The fear and trembling in government circles and the self-justification heard from the complicit press brought on by the latest leak and publication of official and classified documents are exaggerated. Nevertheless, America’s relations with the rest of the world will be adversely affected, at least in the short term. Our representatives abroad and at the United Nations, and officials in Washington who regularly do business – i.e., negotiate – with foreign embassies and visitors, will be treated warily for some time while their interlocutors reconsider the possible effects on their own security of candidly sharing information and views that they intend for our ears but not those of the general public.
WikiLeaks and its infamous founder deserve no special mention here, other than to say that if they were active parties in securing their treasure trove rather than mere recipients, they may be legitimately pursued on charges of espionage. Apparently, pursuit is under way. As for the U.S. Army patriot-cum-traitor who allegedly furnished the documents, if found guilty he will presumably, and justifiably, be put away for the rest of his miserable life. To my way of thinking, however, the leading villains of the piece are the leading newspapers and journals that have cashed in on this sordid affair. And I find the most despicable and disappointing of them to be the revered The New York Times, which I’ve read loyally since childhood and more recently come somewhat closer to understanding, while in no way excusing, its slavish and unquestioning support of the invasion of Iraq.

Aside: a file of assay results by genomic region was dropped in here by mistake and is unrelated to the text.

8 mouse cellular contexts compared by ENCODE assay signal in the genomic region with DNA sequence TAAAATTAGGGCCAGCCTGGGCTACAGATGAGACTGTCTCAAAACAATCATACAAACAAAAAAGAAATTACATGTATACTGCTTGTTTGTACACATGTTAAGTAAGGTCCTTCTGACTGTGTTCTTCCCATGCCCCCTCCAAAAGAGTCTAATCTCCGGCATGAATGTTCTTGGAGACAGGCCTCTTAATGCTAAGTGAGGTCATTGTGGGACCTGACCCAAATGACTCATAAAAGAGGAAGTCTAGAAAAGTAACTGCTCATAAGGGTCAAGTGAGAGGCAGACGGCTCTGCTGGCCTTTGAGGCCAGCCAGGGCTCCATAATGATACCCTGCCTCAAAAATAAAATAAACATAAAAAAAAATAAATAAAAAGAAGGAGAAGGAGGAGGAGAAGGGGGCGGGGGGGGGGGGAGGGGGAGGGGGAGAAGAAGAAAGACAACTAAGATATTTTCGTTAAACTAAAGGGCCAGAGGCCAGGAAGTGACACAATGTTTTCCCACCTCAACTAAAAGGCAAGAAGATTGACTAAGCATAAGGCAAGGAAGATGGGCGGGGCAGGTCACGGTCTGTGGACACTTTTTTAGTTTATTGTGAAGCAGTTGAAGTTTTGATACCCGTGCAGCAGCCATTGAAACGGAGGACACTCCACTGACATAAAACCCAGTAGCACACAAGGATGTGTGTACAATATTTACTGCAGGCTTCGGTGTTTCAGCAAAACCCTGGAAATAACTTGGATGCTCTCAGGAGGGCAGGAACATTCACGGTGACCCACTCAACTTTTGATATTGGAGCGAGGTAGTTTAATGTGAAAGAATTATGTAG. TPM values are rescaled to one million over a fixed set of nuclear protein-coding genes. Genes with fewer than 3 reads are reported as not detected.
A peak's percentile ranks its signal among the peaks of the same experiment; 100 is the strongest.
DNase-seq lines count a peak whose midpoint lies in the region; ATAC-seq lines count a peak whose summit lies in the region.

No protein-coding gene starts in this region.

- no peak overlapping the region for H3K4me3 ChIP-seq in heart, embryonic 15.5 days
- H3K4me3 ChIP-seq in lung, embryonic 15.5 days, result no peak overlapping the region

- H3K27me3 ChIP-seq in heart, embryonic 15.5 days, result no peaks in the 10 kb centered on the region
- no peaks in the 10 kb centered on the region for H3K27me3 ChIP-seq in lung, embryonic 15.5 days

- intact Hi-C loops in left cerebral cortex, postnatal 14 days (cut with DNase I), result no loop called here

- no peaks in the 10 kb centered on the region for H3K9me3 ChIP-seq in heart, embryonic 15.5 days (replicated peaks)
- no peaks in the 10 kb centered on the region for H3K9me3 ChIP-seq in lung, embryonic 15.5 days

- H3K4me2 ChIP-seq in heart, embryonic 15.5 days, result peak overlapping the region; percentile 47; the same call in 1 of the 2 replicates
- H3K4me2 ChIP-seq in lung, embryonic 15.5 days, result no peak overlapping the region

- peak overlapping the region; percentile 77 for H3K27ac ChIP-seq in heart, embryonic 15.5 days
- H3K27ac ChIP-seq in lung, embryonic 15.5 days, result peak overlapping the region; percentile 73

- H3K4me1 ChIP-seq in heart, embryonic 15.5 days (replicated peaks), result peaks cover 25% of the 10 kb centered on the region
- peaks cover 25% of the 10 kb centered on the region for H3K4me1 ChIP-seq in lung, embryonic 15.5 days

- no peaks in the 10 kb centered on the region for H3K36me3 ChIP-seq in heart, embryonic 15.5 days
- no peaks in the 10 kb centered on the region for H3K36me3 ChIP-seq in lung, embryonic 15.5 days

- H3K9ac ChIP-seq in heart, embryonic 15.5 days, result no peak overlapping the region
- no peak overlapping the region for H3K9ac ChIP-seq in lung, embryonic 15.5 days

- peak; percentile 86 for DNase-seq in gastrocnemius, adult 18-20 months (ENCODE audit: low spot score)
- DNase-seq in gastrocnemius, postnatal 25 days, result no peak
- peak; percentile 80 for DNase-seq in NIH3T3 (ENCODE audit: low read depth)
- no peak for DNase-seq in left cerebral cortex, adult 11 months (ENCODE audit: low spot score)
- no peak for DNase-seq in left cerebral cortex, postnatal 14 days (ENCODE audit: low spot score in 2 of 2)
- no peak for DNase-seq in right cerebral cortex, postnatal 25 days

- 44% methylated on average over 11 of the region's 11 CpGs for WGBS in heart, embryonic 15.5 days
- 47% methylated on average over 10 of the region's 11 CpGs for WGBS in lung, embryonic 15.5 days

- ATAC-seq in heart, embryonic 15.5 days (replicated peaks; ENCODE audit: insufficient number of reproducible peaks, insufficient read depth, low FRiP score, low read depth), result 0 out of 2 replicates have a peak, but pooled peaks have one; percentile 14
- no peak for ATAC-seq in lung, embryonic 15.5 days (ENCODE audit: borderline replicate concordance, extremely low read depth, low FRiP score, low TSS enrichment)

Much has been made of the redactions aimed at protecting individuals, as if that removed the only real impediment to laying bare our diplomatic laundry and leaving our international relations out to dry for the world to see. Nor is the fact that WikiLeaks runs the stolen material on its own website any excuse for major world news outlets to magnify the damage a million-fold. There could not be a more transparent, self-serving and absurd argument than that offered by the Times in its editorial of November 29 by way of justification: “The documents are valuable because they illuminate American policy in a way that Americans and others deserve to see.” A truly nauseating sentiment that recalls the flawed first of Woodrow Wilson’s famous Fourteen Points, the one that would reduce diplomacy to public relations: “Open covenants of peace, openly arrived at (emphasis added), after which there shall be no private international understandings of any kind but diplomacy shall proceed always frankly and in public view.”
The relationship between this tragic-comic farce, diplomacy and national security is clear enough, and the Times leads the way with its hypocritical and pitiful defense of its policies and actions which, one assumes, have been profitable. The expressed views of Wilson and the Times notwithstanding, openness and privacy can peacefully co-exist. In a game of poker, showing one’s cards at the outset is not a winning strategy and refusing to show them at the end if claiming victory assures defeat, but a decision to drop out carries no requirement to reveal anything. A diplomat’s ability to gather and report information in private is a key ingredient in the mix of factors that together contribute to peace and understanding among nations. Supercilious rejoinders from publishers, editors and reporters claiming to be the essential defenders of freedom of expression do not serve that goal.